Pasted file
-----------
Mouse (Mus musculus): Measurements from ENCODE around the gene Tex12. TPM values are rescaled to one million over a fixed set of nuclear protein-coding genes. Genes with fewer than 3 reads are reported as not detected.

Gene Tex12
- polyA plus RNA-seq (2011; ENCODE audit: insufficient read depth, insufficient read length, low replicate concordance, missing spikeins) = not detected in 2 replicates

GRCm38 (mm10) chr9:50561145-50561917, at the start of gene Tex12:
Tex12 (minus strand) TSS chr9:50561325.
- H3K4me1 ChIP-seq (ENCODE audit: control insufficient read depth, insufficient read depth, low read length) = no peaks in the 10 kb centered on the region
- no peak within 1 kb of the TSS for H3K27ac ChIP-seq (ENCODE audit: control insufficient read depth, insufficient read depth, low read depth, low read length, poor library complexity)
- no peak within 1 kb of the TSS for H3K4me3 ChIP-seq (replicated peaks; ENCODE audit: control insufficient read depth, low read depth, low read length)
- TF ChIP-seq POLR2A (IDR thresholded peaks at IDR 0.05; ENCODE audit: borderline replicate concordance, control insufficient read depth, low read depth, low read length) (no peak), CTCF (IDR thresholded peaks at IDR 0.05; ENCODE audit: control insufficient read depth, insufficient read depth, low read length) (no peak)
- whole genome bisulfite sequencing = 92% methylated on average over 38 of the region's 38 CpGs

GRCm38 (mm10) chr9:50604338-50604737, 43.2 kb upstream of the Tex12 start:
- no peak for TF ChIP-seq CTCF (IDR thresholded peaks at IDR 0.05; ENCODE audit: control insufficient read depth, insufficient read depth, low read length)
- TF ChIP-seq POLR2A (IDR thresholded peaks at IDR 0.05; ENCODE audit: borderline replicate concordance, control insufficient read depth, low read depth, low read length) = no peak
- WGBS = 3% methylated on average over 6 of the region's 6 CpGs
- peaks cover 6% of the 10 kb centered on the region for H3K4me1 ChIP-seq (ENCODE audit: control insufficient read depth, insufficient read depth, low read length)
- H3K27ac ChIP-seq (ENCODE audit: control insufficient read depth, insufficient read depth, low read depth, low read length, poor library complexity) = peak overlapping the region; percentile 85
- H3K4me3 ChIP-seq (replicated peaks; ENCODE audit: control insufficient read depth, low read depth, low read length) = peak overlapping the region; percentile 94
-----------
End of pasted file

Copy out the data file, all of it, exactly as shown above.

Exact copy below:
Mouse (Mus musculus): Measurements from ENCODE around the gene Tex12. TPM values are rescaled to one million over a fixed set of nuclear protein-coding genes. Genes with fewer than 3 reads are reported as not detected.

Gene Tex12
- polyA plus RNA-seq (2011; ENCODE audit: insufficient read depth, insufficient read length, low replicate concordance, missing spikeins) = not detected in 2 replicates

GRCm38 (mm10) chr9:50561145-50561917, at the start of gene Tex12:
Tex12 (minus strand) TSS chr9:50561325.
- H3K4me1 ChIP-seq (ENCODE audit: control insufficient read depth, insufficient read depth, low read length) = no peaks in the 10 kb centered on the region
- no peak within 1 kb of the TSS for H3K27ac ChIP-seq (ENCODE audit: control insufficient read depth, insufficient read depth, low read depth, low read length, poor library complexity)
- no peak within 1 kb of the TSS for H3K4me3 ChIP-seq (replicated peaks; ENCODE audit: control insufficient read depth, low read depth, low read length)
- TF ChIP-seq POLR2A (IDR thresholded peaks at IDR 0.05; ENCODE audit: borderline replicate concordance, control insufficient read depth, low read depth, low read length) (no peak), CTCF (IDR thresholded peaks at IDR 0.05; ENCODE audit: control insufficient read depth, insufficient read depth, low read length) (no peak)
- whole genome bisulfite sequencing = 92% methylated on average over 38 of the region's 38 CpGs

GRCm38 (mm10) chr9:50604338-50604737, 43.2 kb upstream of the Tex12 start:
- no peak for TF ChIP-seq CTCF (IDR thresholded peaks at IDR 0.05; ENCODE audit: control insufficient read depth, insufficient read depth, low read length)
- TF ChIP-seq POLR2A (IDR thresholded peaks at IDR 0.05; ENCODE audit: borderline replicate concordance, control insufficient read depth, low read depth, low read length) = no peak
- WGBS = 3% methylated on average over 6 of the region's 6 CpGs
- peaks cover 6% of the 10 kb centered on the region for H3K4me1 ChIP-seq (ENCODE audit: control insufficient read depth, insufficient read depth, low read length)
- H3K27ac ChIP-seq (ENCODE audit: control insufficient read depth, insufficient read depth, low read depth, low read length, poor library complexity) = peak overlapping the region; percentile 85
- H3K4me3 ChIP-seq (replicated peaks; ENCODE audit: control insufficient read depth, low read depth, low read length) = peak overlapping the region; percentile 94